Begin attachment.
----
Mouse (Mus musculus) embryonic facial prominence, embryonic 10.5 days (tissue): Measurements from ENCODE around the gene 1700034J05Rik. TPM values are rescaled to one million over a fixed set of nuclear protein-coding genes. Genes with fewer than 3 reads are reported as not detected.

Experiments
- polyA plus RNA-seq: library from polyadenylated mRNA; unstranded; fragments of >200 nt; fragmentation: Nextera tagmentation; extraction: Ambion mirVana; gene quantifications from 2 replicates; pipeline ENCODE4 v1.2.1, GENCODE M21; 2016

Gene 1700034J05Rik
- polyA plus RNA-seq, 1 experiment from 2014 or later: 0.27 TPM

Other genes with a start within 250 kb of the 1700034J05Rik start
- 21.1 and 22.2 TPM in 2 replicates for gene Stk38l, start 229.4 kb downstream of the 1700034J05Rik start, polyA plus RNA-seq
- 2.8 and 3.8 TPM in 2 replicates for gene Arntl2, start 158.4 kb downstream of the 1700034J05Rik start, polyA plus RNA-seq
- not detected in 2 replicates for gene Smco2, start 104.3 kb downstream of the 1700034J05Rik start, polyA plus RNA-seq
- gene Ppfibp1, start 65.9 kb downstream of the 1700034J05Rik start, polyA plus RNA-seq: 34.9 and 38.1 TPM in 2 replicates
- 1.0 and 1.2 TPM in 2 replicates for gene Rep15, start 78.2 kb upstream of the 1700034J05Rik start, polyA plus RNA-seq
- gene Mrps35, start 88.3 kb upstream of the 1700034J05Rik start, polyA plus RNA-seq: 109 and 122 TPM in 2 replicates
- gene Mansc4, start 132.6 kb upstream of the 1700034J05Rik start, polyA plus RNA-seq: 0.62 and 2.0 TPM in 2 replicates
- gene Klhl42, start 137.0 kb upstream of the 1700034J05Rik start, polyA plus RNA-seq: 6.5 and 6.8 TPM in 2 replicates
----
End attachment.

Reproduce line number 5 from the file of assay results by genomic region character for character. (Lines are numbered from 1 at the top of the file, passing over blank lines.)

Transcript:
- polyA plus RNA-seq, 1 experiment from 2014 or later: 0.27 TPM